(NYTIMES) – Overwork and burnout aren’t just issues at investment banks. For many, the pandemic has essentially erased the boundaries between work and home: White-collar workers feel stretched to their breaking point. And when offices reopen in earnest, few expect overwork to vanish or burnout to be relegated to the past.

Research suggests all of this excess work isn’t good for anyone, employers included.

So why are so many companies still encouraging it? And when companies do claim they are trying to reduce long hours, why do these efforts so often fail to make a difference?

The diminishing returns of overwork

“There is now a mountain of careful research showing that people who experience long hours of work have serious health consequences,” said Dr John Pencavel, professor emeritus of economics at Stanford. A review of more than 200 studies over two decades on the relationship between long work hours and health found a correlation between extended work weeks and a higher incidence of heart problems and high blood pressure.

People who worked longer hours (which in most studies meant 50 to 60 hours a week – practically part-time by some industry standards) were more likely to suffer injuries on the job and poor sleep at home. There was also a strong link between long work hours and behaviours – such as smoking, and the use of alcohol and substances – that end up affecting workers’ health.

It is not only employees’ health that suffers when regularly working long hours. It is also their work. Research has suggested relationships between rest and problem-solving ability, between time away from work and some aspects of job performance, and between sleep deprivation and lower cognitive performance.

An eye-opening study by Dr Pencavel explored how long hours affect work output by examining detailed data about munitions plant workers during World War I who, like today’s investment bankers, often worked 70 to 90 hours a week.

For the first 49 hours of the week, there was a direct relationship between time and productivity – the more employees worked, the more they got done. Starting at hour 50, employees still produced more the more they worked, but the output for each additional hour worked started to shrink. And after about 64 hours, productivity collapsed – there was little to show for all that extra time except for a lot of additional on-the-job injuries. Dr Pencavel also found that workers who worked seven consecutive days without rest produced less than people who worked the same number of hours over six days in a week.

Why efforts to reduce overwork fail

Even in demanding fields, companies have had some success with models that produce high volumes of quality work without decimating employee health and engagement.

Over the past decade, Boston Consulting Group and London-based PwC, the brand name for PricewaterhouseCoopers, have both rolled out flexibility policies that allow for greater work-life balance, in large part thanks to demands from younger workers.

PwC granted all employees the right to ask for flexible work schedules, and announced it will pay a US$250 (S$332) bonus, up to four times a year, to employees who take a full consecutive week of vacation. Boston Consulting introduced options for employees to take up to two months off or reduce their work schedules while remaining on their career tracks. The gradual return to the office also offers employers an opportunity to experiment with flexible schedules.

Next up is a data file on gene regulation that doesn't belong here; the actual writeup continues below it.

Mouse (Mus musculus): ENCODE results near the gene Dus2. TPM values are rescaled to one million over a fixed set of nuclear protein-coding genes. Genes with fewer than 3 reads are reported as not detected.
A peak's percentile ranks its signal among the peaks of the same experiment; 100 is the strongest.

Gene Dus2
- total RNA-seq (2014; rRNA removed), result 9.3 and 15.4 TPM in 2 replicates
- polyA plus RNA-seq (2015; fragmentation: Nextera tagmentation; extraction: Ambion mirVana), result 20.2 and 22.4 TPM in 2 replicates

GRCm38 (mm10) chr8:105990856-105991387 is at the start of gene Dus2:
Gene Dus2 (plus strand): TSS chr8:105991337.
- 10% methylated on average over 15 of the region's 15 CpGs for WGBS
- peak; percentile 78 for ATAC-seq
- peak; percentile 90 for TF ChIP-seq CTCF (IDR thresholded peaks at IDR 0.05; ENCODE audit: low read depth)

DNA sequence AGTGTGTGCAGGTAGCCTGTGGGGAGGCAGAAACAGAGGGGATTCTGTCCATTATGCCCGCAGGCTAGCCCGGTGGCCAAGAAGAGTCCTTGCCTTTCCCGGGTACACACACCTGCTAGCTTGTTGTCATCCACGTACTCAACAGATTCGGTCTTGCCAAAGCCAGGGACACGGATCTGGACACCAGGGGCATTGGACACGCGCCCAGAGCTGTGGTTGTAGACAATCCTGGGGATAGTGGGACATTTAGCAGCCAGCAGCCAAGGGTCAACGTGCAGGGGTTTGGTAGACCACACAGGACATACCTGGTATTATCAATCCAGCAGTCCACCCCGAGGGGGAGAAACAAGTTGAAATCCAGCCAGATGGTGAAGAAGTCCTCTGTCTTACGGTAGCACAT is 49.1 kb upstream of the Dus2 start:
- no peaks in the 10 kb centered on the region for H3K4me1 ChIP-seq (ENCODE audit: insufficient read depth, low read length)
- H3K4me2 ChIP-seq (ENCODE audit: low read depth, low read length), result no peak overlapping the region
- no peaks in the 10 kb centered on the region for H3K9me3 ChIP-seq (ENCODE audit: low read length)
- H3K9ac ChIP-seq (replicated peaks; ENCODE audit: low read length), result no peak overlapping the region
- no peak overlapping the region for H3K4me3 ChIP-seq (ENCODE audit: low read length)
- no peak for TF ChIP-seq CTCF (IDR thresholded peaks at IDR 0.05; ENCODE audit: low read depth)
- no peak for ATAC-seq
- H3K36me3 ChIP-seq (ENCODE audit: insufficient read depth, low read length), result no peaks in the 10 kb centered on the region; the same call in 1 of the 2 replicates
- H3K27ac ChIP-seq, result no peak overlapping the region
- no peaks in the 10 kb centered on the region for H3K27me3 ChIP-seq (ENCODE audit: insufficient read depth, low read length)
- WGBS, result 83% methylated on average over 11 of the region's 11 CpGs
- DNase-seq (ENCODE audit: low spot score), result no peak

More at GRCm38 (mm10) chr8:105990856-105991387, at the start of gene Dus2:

Organisations can change

Their people are often better off when they do. But they have to actually want to do so. And when it comes to ultra-competitive firms such as Goldman, and the people who choose to work there, the incentive to change may simply not be there.

That is the conclusion that Dr Alexandra Michel reached after two decades of observing investment bankers, both in the depths of analyst hell and, for those who eventually leave, in their post-banking lives. Dr Michel, an adjunct professor with the University of Pennsylvania’s Graduate School of Education, also worked at Goldman for five years – three as an analyst and two in the chief of staff’s office – before leaving to get her doctorate at Wharton.

She has been following four cohorts of investment bankers for the past 20 years. She has documented a business model that relies on inexhaustible waves of new talent. Most workers endure gruelling working hours, and around the fourth year on the job, many analysts start seeing their bodies break down.

This is what she said in a recent interview: “When I talk to journalists and to bankers and so on, when they hear that people work 100 hours a week, they don’t ask, ‘Is that bad for your health?’ They ask, ‘Is that bad for your performance?’ What’s interesting is that for the first four years, it isn’t. People are selected by banks based on their exceptional stamina. These people are extraordinary.

“After four years, they get ill. Their hair falls out. They gain weight. But nothing bad happens to performance. After about year seven, something happens to performance that the banks really care about, mainly creativity decline. And at that time, bankers leave because their bodies are depleted.”